Page 4 of 6As the applicant acknowledges, and the record indicates, that the applicant has not beencontinuously physically present in the United States for the requisite one-year period after beinglawfully admitted for permanent residence. Accordingly, the applicant is not eligible for thebenefit sought. As noted above, “any departure from the United States for any reason or periodof time bars a determination that an alien has been continuously physically present in the UnitedStates." Id. at 789.The applicant has failed to establish that he was physically present and residing in the UnitedStates after being lawfully admitted for permanent residence for an uninterrupted period of atleast one year as is required by section 3l6(b) of the Act. The applicant was admitted to theUnited States as a lawful permanent resident in August 2009. He was absent from the UnitedStates from December 25, 2009 until January 13, 2010. Section 316(b) of the Act does notprovide any exception to the requirement that the applicant establish an uninterrupted one-yearperiod of physical presence and residence in the United States. The stated purpose of hisabsence, whether a property sale or employment interview, is not a relevant consideration.Accordingly, the applicant does not qualify for benefits under section 316(b) of the Act, and theappeal will be dismissed.ORDER: The appeal is dismissed.I have to ask: Had the applicant been inside the U.S. since returning on January 13, 2010? Ifyes, then the alleged reason for denial had lapsed with the passage of time and became moot. SeeMatter of Pazandeh, 19 I&N Dec. 884 (BIA 1989) which held in pertinent part: (2) Where the visa petition was initially approvable subject to the petitioners meeting a burden which has lapsed with the passage of time, the majority finds the rationale expressed in Matter of Bardouille , 18 I&N Dec. 114 (BIA 1981), not applicable. Matter of Atembe , 19 I&N Dec. 427 (BIA 1986); and Matter of Drigo , 18 I&N Dec. 223 (BIA 1982), distinguished.The crux of the matter is summed up by the BIA in this paragraph. “We note that in previous visa petition cases involving section 203(a)(2) of the Act we have held that a petition would not be approved unless the beneficiary was qualified for preference status at the time the petition was filed, to prevent the beneficiary from obtaining a priority date to which he or she was not entitled. Matter of Atembe, 19 I&N Dec. (BIA 1986); Matter of Drigo, 18 I&N Dec. 223 (BIA 1982); Matter of Bardouille, 18 I&N Dec. 114 (BIA 1981). In each of the foregoing cases, however, the beneficiaries were indisputably ineligible for preference status when the petitions were filed on their behalf. Matter of Atembe , supra (beneficiary had not been "legitimated" and did not qualify as a "child" within the meaning of section 101(b)(1)(C) of the Act, 8 U.S.C. §
Page 5 of 6 1101(b)(1)(C) (1982)); Matter of Drigo, supra (beneficiary did not qualify as an adopted "child" under section 101(b)(1)(E) of the Act); Matter of Bardouille, supra ("legitimation" of the beneficiaries occurred after the visa petitions were filed). By contrast, there was no bar to the approval of the instant visa petition when it was filed by the petitioner; the Service had the authority pursuant to section 204(a) (2)(A) to approve the second-preference petition if the petitioner disproved fraud with respect to her prior marriage or if she had been a lawful permanent resident for 5 years. Under these circumstances, where the petition was initially approvable subject to the petitioners meeting a burden which has lapsed with the passage of time, we do not find the rationale expressed in the Bardouille line of cases to be applicable.”Pazandeh is an example of something that potentially could have been a reason to deny a spousalpetition but that potential ineligibility lapsed with the passage of time. In the instant N-470 underdiscussion, the single potential disqualification to prospectively being able to even attempt toexercise the right to submit evidence in conjunction with future N-400 had lapsed with thepassage of time. The N-470 was likely approvable even under an improper interpretation thatthe “one-year inside the U.S. as an LPR” was actually a prerequisite to the approval. It is unclearfrom the discussion if the applicant had remained inside the U.S. since returning in January 2010,until the AAO decision in April 2011, or if there was any evidence to the contrary or if theapplicant indicated a future departure date. The actual reason for which the Director denied theN-470 was misconstrued to begin with, but had the AAO properly interpreted the actual statute itwould have realized that at the time of its decision on the the appeal, the application was at leastconditionally approvable.That “one-year inside the U.S. as an LPR” requirement is NOT a prerequisite to N-470 approvalunder a correct interpretation of the statute. The “one-year inside the U.S. as an LPR”requirement is a prerequisite to the exercise of the statutory right to the extended absencebenefit. The applicant is obligated to file an N-470 before the window of opportunity to applyslams shut at one-year absent from the U.S. after qualifying to depart in the first place. In sodoing, the applicant will have sought acknowledgement from USCIS, in a timely manner, of hisor her intention to potentially exercise that right in the future. This applicant did try to putUSCIS on notice as required under the statute. If an N-470 decision is made prior to the LPRhaving accumulated the one-year prerequisite to departure, then the LPR is obligated to waituntil (s)he is qualified to depart abroad. USCIS can simply advise the applicant via the N-472(Approval Notice) of the future date after which it will be safe to depart.This applicant did seek to put USCIS “on notice” of an intent to make use of the extendedabsence benefits of INA § 316(b) in a future N-400. It is unclear as to whether the applicantunderstood that he must accumulate one solid year inside the U.S. prior to departure on theforeign assignment.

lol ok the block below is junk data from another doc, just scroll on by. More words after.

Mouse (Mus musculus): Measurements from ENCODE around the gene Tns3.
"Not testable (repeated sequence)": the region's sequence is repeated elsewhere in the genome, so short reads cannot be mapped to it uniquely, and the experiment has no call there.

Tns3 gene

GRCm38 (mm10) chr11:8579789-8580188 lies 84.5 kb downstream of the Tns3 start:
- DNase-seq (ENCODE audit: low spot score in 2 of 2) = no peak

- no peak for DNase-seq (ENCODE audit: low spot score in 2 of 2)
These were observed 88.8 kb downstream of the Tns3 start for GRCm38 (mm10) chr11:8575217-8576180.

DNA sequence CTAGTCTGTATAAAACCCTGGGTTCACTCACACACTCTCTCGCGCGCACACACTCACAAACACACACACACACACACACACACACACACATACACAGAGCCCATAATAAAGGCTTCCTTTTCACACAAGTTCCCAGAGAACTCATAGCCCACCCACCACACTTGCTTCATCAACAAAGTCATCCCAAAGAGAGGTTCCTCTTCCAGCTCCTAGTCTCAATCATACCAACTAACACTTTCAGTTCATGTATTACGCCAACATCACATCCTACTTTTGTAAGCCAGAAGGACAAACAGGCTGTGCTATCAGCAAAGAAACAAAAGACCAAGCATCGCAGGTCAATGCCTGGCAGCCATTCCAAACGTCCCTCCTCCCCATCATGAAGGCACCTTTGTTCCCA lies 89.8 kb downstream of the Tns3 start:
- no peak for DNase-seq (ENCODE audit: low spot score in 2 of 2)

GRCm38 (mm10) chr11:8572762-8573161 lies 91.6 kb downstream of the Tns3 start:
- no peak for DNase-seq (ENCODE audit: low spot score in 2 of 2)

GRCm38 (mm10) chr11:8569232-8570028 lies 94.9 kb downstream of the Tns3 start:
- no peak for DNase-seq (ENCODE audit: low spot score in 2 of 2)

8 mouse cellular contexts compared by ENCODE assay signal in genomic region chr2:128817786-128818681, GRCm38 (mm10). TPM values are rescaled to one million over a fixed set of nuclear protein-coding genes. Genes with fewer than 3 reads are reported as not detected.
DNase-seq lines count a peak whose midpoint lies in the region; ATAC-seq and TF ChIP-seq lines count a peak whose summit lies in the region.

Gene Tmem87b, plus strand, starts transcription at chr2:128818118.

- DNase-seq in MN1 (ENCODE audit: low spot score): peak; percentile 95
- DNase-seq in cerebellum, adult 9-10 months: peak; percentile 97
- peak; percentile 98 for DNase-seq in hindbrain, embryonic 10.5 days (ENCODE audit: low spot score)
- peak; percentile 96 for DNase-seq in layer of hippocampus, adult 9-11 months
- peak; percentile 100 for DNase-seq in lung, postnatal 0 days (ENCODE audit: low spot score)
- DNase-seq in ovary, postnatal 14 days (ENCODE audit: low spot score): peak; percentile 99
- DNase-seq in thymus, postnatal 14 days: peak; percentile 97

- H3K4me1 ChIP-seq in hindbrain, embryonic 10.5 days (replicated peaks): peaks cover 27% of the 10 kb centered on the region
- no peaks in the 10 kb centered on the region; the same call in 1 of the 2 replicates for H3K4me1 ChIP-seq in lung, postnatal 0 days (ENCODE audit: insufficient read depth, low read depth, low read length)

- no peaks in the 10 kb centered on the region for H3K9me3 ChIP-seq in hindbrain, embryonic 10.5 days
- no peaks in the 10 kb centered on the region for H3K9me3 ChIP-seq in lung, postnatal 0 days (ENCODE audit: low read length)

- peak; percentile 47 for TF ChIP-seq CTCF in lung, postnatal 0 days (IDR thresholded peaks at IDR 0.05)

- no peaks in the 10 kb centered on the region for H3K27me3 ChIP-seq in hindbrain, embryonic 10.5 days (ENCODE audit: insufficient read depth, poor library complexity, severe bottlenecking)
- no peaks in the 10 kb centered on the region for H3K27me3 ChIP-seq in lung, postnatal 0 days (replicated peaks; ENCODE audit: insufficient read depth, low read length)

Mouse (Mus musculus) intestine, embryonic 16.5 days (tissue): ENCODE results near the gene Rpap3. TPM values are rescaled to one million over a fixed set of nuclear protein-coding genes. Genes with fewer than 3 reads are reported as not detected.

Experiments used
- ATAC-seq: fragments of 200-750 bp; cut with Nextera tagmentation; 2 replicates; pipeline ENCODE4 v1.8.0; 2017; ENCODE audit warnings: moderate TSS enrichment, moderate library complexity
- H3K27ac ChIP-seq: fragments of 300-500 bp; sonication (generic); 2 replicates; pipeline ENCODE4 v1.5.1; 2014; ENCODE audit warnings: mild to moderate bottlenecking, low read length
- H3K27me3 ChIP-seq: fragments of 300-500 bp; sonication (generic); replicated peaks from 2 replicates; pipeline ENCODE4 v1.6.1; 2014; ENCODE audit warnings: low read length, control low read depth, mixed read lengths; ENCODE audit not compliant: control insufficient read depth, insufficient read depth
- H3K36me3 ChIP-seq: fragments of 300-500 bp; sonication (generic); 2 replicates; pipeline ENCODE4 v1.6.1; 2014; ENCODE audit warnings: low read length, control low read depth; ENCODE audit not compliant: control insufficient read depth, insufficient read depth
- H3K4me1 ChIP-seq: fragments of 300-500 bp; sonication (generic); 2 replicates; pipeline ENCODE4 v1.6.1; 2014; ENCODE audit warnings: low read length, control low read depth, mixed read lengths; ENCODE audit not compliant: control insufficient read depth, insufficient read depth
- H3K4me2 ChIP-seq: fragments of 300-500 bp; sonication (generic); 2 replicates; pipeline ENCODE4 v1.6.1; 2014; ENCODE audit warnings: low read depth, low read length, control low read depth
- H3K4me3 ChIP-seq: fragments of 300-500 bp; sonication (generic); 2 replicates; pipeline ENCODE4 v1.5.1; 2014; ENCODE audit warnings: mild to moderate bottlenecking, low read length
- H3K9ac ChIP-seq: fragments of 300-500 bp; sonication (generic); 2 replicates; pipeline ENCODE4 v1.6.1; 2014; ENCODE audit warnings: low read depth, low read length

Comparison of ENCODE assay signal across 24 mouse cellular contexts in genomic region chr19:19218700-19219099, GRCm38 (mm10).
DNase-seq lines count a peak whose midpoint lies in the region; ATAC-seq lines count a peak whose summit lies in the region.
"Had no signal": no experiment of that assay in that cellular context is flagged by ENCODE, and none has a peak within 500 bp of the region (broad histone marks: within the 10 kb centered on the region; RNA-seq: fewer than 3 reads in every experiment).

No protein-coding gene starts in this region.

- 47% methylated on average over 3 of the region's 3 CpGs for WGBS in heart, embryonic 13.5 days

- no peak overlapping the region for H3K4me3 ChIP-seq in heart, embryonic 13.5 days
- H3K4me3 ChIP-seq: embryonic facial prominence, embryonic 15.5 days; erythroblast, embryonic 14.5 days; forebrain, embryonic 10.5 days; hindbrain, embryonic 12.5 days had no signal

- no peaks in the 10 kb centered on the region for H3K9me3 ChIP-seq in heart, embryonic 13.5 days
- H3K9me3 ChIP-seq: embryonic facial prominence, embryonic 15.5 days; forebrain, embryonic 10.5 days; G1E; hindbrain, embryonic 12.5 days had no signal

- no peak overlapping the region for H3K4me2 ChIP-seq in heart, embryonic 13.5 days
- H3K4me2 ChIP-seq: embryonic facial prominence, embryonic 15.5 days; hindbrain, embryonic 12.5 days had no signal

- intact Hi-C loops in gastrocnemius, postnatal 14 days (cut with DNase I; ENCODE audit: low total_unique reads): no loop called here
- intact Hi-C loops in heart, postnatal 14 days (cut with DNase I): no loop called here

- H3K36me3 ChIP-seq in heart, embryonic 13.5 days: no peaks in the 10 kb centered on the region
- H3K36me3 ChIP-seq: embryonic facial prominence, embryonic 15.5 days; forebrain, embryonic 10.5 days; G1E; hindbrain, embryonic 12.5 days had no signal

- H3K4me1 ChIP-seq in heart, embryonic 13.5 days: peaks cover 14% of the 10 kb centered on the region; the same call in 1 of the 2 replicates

Page 6 of 6The granting of an N-470 is a far cry from pre-adjudicating an N-400. The N-470 can be quiteeasily invalidated after approval in conjunction with an N-400 denial. The N-400 may bereviewed administratively via the filing of an N-336 and is subject to further tiers of judicialreview under INA § 310(c) and all the way to the U.S. Supreme Court. The errant approval of anN-470 is NOT sufficient in and of itself to demand naturalization of someone who is not fullyeligible for naturalization in every respect. On the other hand, an erroneously denied N-470 or anextremely delayed N-470 adjudication may eventually result in a nunc pro tunc approval.In closing, this N-470 might have been approvable but it is unclear due a lack of complete facts: If the applicant had accumulated the required uninterrupted one-year period by the time of the AAO rendered its decision, then the dismissal was incorrect. If the applicant had indicated an understanding of the requirement to delay departure until a full year had passed, then the N-470 could have been conditionally approved or certified. If the applicant had departed or indicated an intended future departure date prior to January 13, 2011, then denial was correct and anything that happened after that (the AAO dismissal) was also correct in its result.This critique was written on October 17, 2011, upon finding a newly posted AAO AdministrativeDecision of interest among a new batch of newly posted Decisions across a variety of categoriesincluding among N-600 Decisions from April 2011.